Review: Ludacris - Ludaversal
By Xavier Veccia, Managing Editor
[Disturbing Tha Peace/Def Jam; 2015]
Key Tracks: “Come And See Me,” “Call Ya Bluff”
It’s been five years since Ludacris released an album. Five years since “Get Low” and “My Chick Bad” ruled the charts. Five years since we heard the soothing “LUDA!” we’ve all come to know and love.
Five years doesn’t seem too long, but in terms of music, five years can destroy even the most dominant artist. Coming into Ludaversal, the Atlanta spitter’s ninth studio album, it’s easy to wonder if Luda still has it, especially considering his career these past five years has been the complete opposite of the artist we once knew. Just for fun, let’s look at what the “What’s Your Fantasy” rapper has been up to lately.
He’s been, at best, the sixth best actor in the Fast & Furious film franchise, known more for car explosions than Oscar-winning performances.
He was one of many stars in the cinematic disaster known as New Year’s Eve. He wasn’t even the best rapper in the movie (looking disappointingly at you, Common).
He’s been a judge on that one singing show that isn’t The Voice or American Idol.
He was recently one of the least funny celebrities on The Roast of Justin Bieber, which included 73-year old Martha Stewart.
Yeah, Ludacris has been busy, but maybe not in the best of ways. Which brings us back to the most important question: Does Ludacris still have what it takes to be a good rapper? The answer is a solid maybe.
Ludaversal is far from Ludacris’ best album, but it’s not his worst either. Ludacris seems to be the latest member of a genre this writer likes to refer to as dad rap. Dad rap is highlighted by artists like Eminem and Jay Z, both of whom have taken notable steps back from the insane and drug dealing personas they once boasted. Dad rap isn’t necessarily bad, just sort of disappointing. It’s understandable that Eminem isn’t as violent or Jay Z as intimidating. After all, they’re in their 40s. But that doesn’t make their new material any less shallow compared to albums from their prime.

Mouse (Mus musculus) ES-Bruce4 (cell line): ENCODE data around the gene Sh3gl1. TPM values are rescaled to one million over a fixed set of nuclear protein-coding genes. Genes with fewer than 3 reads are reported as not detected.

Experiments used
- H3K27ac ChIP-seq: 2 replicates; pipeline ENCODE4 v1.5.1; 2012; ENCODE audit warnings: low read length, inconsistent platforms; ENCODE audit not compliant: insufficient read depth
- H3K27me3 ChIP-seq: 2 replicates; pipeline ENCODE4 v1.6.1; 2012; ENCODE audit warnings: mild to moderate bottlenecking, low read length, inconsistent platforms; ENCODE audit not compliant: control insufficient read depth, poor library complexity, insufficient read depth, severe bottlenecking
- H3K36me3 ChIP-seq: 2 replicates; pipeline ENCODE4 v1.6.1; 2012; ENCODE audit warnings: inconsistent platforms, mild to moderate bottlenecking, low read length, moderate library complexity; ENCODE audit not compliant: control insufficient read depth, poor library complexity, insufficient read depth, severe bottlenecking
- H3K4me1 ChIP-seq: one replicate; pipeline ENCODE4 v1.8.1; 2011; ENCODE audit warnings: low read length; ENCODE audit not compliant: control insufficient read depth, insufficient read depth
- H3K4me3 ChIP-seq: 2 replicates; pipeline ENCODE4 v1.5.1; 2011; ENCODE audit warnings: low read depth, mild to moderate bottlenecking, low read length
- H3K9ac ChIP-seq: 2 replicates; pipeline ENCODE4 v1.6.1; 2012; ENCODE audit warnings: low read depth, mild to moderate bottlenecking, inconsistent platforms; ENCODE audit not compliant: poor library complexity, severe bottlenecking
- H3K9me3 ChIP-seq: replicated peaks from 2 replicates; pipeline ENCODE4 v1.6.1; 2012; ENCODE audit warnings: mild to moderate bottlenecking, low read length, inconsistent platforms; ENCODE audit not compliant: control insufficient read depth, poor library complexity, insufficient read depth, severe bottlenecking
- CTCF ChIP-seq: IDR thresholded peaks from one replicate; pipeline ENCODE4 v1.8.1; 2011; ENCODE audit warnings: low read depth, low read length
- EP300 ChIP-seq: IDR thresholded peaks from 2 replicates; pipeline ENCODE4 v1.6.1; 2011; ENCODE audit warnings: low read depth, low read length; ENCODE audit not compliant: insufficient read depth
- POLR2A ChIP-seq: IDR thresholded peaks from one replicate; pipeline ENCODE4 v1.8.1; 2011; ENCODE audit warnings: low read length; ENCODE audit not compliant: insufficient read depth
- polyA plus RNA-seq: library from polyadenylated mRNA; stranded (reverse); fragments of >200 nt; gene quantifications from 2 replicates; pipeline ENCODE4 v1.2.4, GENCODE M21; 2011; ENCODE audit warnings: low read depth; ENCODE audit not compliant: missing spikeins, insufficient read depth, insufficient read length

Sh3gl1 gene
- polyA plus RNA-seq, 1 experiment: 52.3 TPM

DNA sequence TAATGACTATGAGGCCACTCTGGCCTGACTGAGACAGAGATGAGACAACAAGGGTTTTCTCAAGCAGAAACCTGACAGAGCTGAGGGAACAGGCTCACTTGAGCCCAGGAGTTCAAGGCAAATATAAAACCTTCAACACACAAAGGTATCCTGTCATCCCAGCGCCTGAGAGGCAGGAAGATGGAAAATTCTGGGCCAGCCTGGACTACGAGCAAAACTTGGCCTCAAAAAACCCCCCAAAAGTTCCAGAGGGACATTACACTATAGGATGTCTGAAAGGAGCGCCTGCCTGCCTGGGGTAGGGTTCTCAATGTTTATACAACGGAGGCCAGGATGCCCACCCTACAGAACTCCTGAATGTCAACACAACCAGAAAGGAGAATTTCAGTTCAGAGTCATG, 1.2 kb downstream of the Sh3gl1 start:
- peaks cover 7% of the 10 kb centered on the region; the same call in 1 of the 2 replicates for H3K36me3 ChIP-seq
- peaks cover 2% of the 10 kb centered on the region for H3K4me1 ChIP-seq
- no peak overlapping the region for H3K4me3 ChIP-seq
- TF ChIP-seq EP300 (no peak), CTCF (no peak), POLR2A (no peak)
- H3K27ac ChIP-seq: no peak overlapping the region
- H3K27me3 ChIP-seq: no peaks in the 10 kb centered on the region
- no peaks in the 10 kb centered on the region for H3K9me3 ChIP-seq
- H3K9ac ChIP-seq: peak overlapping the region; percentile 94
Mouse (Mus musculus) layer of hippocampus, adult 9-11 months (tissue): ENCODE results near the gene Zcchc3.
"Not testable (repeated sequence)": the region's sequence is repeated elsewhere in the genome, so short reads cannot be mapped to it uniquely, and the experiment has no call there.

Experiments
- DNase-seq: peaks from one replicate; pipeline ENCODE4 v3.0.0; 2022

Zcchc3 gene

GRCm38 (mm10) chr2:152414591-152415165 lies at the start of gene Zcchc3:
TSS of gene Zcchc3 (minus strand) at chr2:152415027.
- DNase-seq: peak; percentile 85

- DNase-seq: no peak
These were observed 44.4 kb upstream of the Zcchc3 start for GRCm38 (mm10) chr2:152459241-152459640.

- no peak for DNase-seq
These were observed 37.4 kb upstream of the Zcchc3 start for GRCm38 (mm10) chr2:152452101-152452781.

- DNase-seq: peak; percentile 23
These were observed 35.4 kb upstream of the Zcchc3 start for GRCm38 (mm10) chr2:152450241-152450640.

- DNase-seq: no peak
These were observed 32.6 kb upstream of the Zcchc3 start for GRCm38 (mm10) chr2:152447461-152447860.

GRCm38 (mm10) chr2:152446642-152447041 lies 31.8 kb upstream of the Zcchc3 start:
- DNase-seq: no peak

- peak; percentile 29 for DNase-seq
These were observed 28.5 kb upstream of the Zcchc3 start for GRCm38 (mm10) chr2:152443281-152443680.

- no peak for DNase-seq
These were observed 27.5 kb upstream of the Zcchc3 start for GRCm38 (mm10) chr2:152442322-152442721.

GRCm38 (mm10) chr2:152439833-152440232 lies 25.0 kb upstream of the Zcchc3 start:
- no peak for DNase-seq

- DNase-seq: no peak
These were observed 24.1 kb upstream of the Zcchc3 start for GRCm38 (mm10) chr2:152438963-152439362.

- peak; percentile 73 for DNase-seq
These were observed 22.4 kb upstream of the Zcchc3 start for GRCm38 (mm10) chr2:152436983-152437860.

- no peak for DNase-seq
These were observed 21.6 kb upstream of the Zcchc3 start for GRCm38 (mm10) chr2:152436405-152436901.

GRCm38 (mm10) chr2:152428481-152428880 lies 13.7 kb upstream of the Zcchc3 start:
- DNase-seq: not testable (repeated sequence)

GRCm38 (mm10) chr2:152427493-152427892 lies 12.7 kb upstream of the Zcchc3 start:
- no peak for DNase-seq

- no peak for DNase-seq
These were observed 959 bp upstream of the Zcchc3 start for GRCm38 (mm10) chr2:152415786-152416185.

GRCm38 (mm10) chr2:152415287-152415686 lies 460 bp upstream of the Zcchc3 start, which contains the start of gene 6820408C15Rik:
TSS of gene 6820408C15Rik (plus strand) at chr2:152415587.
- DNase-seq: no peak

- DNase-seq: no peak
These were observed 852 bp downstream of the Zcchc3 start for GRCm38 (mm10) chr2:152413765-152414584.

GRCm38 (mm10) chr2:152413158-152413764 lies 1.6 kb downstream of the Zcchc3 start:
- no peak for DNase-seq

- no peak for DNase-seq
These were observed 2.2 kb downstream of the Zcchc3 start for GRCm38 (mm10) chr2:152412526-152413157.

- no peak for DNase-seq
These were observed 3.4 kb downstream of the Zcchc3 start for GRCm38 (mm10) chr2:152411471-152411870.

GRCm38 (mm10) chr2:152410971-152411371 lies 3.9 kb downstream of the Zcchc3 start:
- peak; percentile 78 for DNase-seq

Ludacris faces the same challenge. At 37, he physically can’t keep up with the latest batch of young spitters rising in the game. But he can still give his fans a portion of what he once delivered.
“Call Ya Bluff” is a solid track reminiscent of early 2000s rap with shaking bass and slowed down background vocals. And “Get Lit” is a good example of Luda relating to his younger audience members while still staying true enough to his old self to allow his veteran fans to enjoy it.
Ludaversal is best in its second half, when Ludacris can rely on some strong support from guest features. The single “Good Lovin” features silky, tempting vocals from Miguel to keep the song flowing in a more palatable way. And “Come And See Me” features just about the best modern artist if you’re looking for a Dirty South vibe with Big K.R.I.T., who brings the youth out of the three-time father.
However, there are a few places where Ludacris shows his age a bit too much. “Grass Is Always Greener” is the prime example, as he spends most of the song comparing frivolous things to other frivolous things. My personal favorite is, “My fans wanted me to grow my hair back / Grew it back then started missing my fade.” On this track, the emcee starts sounding like an old man trying to pass down advice you already know, because, well, even the As Told By Ginger theme song could have told you this one.
And let’s not even talk about the incredibly childish, yet totally dad humor, skit about Viagra. (Actually, let’s talk really quickly. Basically Luda calls 9-1-1 about his Viagra not wearing off, leading to the operator leaving her post to provide “help.” First off, this is the worst plot idea for a porn movie ever. Secondly, it serves absolutely no purpose whatsoever. Lastly, the only funny part is that Luda is actually at the age where he may be needing Viagra soon.)
Ludacris may be old, but he hasn’t completely lost it. However, Ludaversal certainly does make you feel like it’s not too long until he does.